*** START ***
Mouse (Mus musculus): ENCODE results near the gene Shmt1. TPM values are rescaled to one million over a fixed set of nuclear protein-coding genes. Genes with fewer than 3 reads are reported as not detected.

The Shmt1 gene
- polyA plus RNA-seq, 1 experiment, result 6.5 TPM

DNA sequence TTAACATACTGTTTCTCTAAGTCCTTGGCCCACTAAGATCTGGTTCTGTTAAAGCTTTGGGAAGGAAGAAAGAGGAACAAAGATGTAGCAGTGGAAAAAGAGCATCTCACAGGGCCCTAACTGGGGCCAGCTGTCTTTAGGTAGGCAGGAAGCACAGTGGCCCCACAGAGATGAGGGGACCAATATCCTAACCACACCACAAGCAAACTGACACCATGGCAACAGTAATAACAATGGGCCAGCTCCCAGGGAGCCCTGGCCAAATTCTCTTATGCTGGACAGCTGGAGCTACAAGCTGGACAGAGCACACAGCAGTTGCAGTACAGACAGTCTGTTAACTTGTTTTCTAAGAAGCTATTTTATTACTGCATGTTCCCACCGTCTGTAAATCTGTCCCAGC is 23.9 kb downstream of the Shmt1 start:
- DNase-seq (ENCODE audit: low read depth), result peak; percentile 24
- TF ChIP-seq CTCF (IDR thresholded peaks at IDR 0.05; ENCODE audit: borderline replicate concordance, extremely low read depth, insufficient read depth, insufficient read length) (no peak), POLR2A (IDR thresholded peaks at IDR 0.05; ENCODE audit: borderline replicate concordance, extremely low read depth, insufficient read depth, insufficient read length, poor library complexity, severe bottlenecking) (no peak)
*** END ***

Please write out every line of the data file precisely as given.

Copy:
Mouse (Mus musculus): ENCODE results near the gene Shmt1. TPM values are rescaled to one million over a fixed set of nuclear protein-coding genes. Genes with fewer than 3 reads are reported as not detected.

The Shmt1 gene
- polyA plus RNA-seq, 1 experiment, result 6.5 TPM

DNA sequence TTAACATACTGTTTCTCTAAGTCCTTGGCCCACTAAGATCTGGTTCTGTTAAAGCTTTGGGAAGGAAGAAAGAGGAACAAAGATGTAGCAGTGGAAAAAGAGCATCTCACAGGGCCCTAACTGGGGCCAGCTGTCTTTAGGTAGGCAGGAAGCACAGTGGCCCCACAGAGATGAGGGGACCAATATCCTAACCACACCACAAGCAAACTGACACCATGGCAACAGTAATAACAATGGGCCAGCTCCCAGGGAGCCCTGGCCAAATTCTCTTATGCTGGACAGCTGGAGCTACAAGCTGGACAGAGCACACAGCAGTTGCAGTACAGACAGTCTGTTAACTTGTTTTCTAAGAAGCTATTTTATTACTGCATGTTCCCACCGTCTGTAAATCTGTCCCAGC is 23.9 kb downstream of the Shmt1 start:
- DNase-seq (ENCODE audit: low read depth), result peak; percentile 24
- TF ChIP-seq CTCF (IDR thresholded peaks at IDR 0.05; ENCODE audit: borderline replicate concordance, extremely low read depth, insufficient read depth, insufficient read length) (no peak), POLR2A (IDR thresholded peaks at IDR 0.05; ENCODE audit: borderline replicate concordance, extremely low read depth, insufficient read depth, insufficient read length, poor library complexity, severe bottlenecking) (no peak)